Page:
Mar 12


By Rick Ambrosio (Ibaraki-ken, 2006-08) and Stacy Smith (Kumamoto-ken, 2000-03)

Sunshine Cinema is now showing the movie Tokyo!, a compilation of three short films from the French directors Michel Gondry (Eternal Sunshine of the Spotless Mind) and Leos Carax (Lovers on the Bridge) and the Korean director Bong Joon-Ho (The Host). Gondry himself made an appearance at two showings of the film when it debuted last weekend, for a Q&A session after the 7:30 show and introducing the movie at the 10:30 show. He spoke in his typically quirky way about his time shooting in Tokyo, and how things like the spaces between buildings and how Japanese people falling asleep on each other on the train fascinated him. Before starting the show, he expressed relief that his Japanese producers weren’t there so he wouldn’t feel bad about forgetting to thank them.

Tokyo! kicks off with his contribution of “Interior Design,” a Kafkaesque story about trying to find your place in the world. The story revolves around a young couple that comes to live in Tokyo together and stays with a friend from back home until they can get on their feet (A bonus feature of the movie is the brief appearance of current Japanese “It” boy Satoshi Tsumabuki, star of the 2009 NHK Taiga drama Tenchijin, as the friend’s visiting boyfriend). The guy (Ryo Kase of Sore de mo Boku wa Yatte Nai fame) is an aspiring young filmmaker looking for his big break. His girlfriend (Ayako Fujitani) is portrayed as less ambitious, failing even to make the cut for a gift-wrapping part time job which her boyfriend ends up getting. Over time the big city takes its toll on her and she undergoes a literal transformation, causing the film to look at identity and purpose from an interesting perspective.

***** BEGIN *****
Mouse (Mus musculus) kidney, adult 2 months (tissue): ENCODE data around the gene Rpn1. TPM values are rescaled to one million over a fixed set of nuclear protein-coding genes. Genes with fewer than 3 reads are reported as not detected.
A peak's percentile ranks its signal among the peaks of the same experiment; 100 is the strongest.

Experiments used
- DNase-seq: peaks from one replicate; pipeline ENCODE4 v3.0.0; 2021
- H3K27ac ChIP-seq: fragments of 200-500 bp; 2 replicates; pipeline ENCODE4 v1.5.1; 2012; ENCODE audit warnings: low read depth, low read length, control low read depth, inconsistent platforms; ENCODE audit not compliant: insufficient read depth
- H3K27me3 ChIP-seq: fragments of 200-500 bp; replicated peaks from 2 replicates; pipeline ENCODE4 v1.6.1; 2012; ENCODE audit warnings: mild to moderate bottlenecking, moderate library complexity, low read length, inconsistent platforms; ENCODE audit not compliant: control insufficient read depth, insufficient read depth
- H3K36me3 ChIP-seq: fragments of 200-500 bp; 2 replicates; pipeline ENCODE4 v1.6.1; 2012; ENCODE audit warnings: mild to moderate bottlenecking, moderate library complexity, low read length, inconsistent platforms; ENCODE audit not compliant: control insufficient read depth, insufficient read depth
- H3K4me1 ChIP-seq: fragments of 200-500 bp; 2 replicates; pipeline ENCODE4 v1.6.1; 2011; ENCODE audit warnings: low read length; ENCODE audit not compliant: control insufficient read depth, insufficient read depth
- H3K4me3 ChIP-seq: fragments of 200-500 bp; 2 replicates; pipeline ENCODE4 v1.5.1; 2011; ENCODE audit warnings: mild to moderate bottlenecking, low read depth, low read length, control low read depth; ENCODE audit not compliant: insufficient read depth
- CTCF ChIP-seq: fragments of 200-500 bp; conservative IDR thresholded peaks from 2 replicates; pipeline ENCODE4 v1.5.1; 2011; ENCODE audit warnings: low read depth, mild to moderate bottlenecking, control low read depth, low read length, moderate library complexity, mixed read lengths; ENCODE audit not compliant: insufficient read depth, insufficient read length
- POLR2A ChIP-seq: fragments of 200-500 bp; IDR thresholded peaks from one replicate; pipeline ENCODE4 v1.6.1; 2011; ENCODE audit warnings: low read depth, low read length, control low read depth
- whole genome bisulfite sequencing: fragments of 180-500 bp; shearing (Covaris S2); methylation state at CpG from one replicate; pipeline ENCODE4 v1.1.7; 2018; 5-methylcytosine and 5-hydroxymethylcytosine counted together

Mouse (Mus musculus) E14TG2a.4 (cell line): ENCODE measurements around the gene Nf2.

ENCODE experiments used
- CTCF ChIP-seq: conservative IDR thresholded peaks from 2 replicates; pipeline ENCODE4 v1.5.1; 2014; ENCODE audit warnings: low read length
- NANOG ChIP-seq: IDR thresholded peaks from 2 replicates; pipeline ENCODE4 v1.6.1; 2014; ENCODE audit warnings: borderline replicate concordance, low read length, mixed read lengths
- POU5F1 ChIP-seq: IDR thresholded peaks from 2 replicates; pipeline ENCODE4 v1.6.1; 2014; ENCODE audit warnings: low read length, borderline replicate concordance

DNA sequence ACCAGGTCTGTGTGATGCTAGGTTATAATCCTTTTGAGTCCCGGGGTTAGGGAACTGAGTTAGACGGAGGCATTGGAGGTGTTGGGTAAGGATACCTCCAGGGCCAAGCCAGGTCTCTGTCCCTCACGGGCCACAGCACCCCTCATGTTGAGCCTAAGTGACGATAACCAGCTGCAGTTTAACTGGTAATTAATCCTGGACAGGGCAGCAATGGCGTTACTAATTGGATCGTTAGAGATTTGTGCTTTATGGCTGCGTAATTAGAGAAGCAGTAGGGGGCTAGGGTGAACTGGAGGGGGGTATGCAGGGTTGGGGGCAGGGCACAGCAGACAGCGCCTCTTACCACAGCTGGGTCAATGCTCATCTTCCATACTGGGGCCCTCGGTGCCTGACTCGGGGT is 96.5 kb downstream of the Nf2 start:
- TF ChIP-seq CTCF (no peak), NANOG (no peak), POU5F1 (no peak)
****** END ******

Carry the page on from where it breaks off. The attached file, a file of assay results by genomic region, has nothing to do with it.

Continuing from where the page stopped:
The second feature “Merde” from Leos Carax is clearly the most bizarre and dense of the three, an onion whose layers takes some time to peel away. It is heavy-handed on the symbolism, with a Godzilla-like monster played by Denis Lavant rising from the sewers to terrorize Tokyoites. He only eats a certain species of chrysanthemum, and during his reign of horror the story explores themes ranging from the Rape of Nanking to the death penalty. The addition of an invented language that is interpreted via another foreigner, Maître Voland, adds but another layer to a complex piece. At one point, Merde speaks in his odd dialect, which is then put into French by his interpreter, which is then interpreted into Japanese by another female interpreter for the court audience while it is subtitled in English for the “real” audience to read. Get all that? Neither did we. Along with the issue of sensationalism of foreigners in Japan that is also dealt with, this part of the film likely requires another viewing to tease more out of it.

The closing entry of this trio is Bong Joon-Ho’s “Shaking Tokyo” that narrows in on the issue of hikikomori, or shut-ins, that live in Japan. We are introduced to actor Teruyuki Kagawa’s nameless character as he painstakingly but humorously acts as our guide through what his life has been like living alone in his house for a decade. With his only contact with the outside world reduced to taking food from delivery people, we slowly begin to realize a lot has changed since our new favorite hikikomori shut out society. It is during one of these “interactions” that the best scene plays out: the awakening of the delivery girl after an earthquake. It is a great combination of concept, acting, editing and sound that really pulls you closer to the characters. What comes next is both surprising and touching as Joon-Ho shows us how a man overcome by society takes himself to task to help another human being. Or not a human being? You’ll just have to see for yourself.


Kagawa can also be seen in another film about Tokyo opening this Friday at Lincoln Plaza Cinema and the IFC Center. It is called Tokyo Sonata, and was also screened at the Ziegfeld Theatre last October as part of the 46th New York Film Festival. Directed by Kiyoshi Kurosawa (no relation to Akira), this film tells the story of a family coming apart at the seams. Kagawa plays the father who gets downsized but is unable to tell his family, so he spends his days receiving handouts with another unemployed friend. He and his stay-at-home wife (Kyoko Koizumi) have two sons, the older of whom declares his desire to join the U.S. Army. The younger son wants to take piano lessons but is refused by his father, so he goes to class on his own. All of these secrets come to a head at the end of the movie, and the meaning of family is rediscovered. The movie is worth seeing just for the hilarious turn Kurosawa perennial Koji Yakusho (Shall We Dance) takes in an uncharacteristic role.

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